3 October 2007
3 October 2007
At the Concert Européen
Georges-Pierre Seurat, a French impressionist artist that lived from 1859-1891, drew At the Concert Européen from 1886-1888 on paper using Conté crayon and gouache. In this drawing, the point of view is one of a person in the audience of a European concert with the main focus, the foreground, being the singer in the white dress in the corner of the stage. The middle-ground of the drawing is the darker heads of the people in the audience in front of the viewer. The background is the stage.
All of the lines in the picture that outline and define the different shapes and figures are implied by the contrast in value. The brightness and body language of the singer in the foreground makes her stand out more than anything else in the picture. Even though the audience has a great amount of contrast, their stillness makes them not stand out as much as the singer. The background has very little texture or detail, containing few lines and light shading. The plainness of the background makes the singer and audience stand out even more.
I believe Seurat created this drawing to capture a beautiful memory he once had at a concert for two reasons. The first is that the texture throughout the drawing is general and fuzzy which gives me the idea that he did not create the drawing precisely as the concert was taken place; but was instead only worked on afterward as a general and fuzzy memory. The second reason is because of the posture of the people in the audience. Their posture and the way that all their heads are in the same direction gives you a feeling that they are being well entertained and sucked into the incredible beauty of the concert, whereas if they were more slouched with their heads in different directions, it would make the moment seem less sublime.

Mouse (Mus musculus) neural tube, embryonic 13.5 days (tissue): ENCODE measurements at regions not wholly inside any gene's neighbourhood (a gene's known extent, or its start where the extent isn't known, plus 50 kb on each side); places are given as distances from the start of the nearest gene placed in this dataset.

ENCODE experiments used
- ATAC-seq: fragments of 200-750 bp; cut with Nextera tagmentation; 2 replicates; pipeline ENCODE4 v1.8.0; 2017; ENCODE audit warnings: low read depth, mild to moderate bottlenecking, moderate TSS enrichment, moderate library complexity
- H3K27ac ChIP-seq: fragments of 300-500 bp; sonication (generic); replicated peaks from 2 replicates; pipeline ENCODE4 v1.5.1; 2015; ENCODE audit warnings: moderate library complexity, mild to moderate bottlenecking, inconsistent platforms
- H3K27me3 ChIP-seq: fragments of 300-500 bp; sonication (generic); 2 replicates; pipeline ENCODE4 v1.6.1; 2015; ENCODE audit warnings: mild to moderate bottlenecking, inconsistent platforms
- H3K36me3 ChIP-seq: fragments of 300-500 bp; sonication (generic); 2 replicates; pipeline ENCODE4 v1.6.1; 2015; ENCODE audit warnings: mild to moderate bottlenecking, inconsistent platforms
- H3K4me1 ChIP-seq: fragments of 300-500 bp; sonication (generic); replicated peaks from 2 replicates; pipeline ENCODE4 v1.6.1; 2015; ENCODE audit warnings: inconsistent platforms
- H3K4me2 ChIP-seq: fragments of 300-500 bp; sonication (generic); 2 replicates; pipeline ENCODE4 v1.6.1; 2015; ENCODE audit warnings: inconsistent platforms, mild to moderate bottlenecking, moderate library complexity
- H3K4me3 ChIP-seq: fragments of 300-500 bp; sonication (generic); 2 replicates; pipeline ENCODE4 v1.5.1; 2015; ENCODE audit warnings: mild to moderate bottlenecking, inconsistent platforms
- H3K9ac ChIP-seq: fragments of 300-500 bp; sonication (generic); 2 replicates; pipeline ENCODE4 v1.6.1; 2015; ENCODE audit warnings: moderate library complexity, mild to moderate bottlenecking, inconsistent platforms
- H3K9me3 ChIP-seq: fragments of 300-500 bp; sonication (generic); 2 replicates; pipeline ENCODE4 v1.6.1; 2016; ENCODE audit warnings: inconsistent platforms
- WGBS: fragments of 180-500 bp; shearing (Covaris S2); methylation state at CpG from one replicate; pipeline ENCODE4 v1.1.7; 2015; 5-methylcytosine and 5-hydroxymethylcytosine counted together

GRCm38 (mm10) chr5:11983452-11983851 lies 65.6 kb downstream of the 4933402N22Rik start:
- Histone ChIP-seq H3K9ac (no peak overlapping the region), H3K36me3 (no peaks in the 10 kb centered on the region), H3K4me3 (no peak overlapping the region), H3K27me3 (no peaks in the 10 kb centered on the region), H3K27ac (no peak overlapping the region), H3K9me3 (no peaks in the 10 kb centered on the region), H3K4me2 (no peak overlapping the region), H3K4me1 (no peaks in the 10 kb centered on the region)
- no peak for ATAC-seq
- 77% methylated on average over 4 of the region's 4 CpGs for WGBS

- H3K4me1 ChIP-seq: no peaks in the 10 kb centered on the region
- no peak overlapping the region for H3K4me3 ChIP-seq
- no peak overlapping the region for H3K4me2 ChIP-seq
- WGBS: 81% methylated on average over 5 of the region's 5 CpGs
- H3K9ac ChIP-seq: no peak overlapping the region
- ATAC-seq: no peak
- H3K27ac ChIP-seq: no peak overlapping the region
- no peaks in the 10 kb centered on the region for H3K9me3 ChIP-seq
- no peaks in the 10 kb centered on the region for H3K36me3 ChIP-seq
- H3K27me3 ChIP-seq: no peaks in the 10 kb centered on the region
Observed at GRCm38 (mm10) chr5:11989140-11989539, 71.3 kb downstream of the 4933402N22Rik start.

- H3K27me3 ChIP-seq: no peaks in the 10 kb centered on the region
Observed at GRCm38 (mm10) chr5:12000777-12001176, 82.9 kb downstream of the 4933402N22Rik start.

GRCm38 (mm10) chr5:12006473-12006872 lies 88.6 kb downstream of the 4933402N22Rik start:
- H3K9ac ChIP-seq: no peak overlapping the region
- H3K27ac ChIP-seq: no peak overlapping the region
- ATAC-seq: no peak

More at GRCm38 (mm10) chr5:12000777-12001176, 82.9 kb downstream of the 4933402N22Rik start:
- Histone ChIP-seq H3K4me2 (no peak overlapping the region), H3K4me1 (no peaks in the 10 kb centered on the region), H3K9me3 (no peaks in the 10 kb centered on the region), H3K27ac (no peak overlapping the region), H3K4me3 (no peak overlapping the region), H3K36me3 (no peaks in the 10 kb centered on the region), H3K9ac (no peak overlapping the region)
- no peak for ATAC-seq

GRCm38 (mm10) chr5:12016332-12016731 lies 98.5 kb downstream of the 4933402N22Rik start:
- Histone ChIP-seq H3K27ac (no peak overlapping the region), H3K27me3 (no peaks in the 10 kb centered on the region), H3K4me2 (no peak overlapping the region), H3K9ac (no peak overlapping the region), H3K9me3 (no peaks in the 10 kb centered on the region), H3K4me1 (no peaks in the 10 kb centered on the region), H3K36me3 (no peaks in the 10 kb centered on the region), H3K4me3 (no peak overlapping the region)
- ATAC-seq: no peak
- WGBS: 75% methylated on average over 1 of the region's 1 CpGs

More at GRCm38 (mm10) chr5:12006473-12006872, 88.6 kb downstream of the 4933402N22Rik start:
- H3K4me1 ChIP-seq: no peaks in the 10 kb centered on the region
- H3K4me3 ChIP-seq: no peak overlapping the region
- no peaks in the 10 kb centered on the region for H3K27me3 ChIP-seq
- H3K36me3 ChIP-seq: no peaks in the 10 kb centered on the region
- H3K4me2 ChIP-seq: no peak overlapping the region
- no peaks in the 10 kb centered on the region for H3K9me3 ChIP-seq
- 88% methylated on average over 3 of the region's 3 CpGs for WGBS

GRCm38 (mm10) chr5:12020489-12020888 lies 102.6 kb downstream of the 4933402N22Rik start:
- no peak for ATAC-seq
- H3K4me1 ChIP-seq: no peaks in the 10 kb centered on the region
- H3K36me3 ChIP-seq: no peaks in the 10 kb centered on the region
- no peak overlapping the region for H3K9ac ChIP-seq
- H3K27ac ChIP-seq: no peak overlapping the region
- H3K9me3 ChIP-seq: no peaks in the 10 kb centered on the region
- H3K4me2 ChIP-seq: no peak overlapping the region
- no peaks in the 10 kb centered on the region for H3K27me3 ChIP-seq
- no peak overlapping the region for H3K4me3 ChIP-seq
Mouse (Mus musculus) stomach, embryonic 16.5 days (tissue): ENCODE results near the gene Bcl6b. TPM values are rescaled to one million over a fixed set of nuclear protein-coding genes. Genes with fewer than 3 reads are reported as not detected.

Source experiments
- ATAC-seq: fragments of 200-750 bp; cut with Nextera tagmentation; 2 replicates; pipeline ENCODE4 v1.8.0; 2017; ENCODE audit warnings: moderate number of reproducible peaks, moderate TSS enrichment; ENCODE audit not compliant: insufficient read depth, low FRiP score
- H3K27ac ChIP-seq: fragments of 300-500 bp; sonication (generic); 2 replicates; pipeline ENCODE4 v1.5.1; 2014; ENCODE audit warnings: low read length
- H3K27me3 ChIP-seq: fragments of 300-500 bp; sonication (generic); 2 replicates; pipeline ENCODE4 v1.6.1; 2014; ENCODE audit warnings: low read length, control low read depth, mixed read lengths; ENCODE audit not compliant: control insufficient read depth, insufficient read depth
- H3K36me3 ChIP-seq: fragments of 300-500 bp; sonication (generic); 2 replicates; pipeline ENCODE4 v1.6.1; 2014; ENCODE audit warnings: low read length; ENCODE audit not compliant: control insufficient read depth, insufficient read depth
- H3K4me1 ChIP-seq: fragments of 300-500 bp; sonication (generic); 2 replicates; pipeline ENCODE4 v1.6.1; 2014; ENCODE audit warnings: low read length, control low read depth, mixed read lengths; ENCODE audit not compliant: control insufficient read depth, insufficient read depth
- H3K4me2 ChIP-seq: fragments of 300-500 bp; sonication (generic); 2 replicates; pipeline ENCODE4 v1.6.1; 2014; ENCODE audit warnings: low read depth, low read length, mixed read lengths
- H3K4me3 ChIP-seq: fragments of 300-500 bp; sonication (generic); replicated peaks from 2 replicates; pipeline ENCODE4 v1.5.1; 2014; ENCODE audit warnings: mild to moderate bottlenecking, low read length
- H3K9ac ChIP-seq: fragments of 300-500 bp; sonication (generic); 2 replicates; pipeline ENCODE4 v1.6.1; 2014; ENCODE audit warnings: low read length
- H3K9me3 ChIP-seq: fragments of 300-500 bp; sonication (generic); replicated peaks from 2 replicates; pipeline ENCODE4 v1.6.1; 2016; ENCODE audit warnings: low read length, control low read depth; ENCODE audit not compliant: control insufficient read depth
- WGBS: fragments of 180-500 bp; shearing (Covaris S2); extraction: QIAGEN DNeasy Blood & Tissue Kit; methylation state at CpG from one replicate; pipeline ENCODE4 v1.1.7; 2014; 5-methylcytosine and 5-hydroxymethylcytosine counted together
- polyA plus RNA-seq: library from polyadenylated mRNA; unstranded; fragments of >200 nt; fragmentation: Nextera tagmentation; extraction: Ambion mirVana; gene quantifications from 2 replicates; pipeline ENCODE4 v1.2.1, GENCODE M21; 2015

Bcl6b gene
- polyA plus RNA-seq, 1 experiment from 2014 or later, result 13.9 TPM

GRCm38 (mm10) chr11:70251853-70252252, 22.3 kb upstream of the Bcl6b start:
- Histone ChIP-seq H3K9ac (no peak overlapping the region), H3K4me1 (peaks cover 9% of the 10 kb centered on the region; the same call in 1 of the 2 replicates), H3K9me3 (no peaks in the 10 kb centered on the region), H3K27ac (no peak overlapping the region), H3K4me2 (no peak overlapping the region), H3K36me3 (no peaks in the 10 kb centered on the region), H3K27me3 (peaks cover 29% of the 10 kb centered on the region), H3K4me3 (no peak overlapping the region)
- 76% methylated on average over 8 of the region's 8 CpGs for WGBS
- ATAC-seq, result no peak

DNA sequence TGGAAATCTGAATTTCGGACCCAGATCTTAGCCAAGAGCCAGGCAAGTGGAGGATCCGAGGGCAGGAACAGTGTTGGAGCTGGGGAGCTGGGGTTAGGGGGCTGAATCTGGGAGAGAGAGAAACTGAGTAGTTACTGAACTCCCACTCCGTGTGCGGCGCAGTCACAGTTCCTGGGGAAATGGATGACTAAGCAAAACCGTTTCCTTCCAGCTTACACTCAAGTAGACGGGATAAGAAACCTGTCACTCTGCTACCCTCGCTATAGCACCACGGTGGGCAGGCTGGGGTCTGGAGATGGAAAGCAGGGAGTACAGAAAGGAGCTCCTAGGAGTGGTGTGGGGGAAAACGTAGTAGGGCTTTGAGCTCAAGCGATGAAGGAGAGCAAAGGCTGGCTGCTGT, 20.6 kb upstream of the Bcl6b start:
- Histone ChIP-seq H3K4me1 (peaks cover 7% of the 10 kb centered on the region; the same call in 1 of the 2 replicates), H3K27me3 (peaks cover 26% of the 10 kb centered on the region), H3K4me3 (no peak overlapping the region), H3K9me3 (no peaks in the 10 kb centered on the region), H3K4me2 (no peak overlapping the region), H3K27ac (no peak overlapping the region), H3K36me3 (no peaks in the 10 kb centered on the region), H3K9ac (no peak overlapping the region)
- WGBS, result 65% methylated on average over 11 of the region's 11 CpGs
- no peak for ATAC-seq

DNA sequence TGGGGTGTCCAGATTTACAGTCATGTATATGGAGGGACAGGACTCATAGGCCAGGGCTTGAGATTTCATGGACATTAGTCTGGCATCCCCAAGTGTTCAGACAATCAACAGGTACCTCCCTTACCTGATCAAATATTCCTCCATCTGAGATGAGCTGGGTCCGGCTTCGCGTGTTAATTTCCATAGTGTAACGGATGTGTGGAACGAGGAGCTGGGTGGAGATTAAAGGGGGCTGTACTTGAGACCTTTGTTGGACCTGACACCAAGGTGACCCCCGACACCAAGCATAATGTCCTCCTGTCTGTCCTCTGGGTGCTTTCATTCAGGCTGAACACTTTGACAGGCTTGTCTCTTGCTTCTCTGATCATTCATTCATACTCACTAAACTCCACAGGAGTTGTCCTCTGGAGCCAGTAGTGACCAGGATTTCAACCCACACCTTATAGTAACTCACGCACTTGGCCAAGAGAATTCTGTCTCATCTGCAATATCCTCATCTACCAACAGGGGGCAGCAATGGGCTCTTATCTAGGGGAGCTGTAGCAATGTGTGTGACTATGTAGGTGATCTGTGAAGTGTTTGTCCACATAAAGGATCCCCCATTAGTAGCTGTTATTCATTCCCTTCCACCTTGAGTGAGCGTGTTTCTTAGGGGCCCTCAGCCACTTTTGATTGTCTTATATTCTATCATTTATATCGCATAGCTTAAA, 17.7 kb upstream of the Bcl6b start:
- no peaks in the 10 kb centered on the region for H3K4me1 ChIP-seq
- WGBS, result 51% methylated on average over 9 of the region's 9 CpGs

I think that this is a great drawing. I think this because of how interesting the texture is and how clearly his message came across to me. As I look at the drawing, I can’t help but wonder how exactly he went about making such a unique and aesthetic texture. I like how clear the emotion is to me. I think that that is a key part of making any work of art, that if you can’t relate to a work of art, regardless of how original or interesting it may be, you cannot possibly enjoy it nearly as much as if you can relate to it.
"The Collection." Moma.Org. 3 Oct. 2007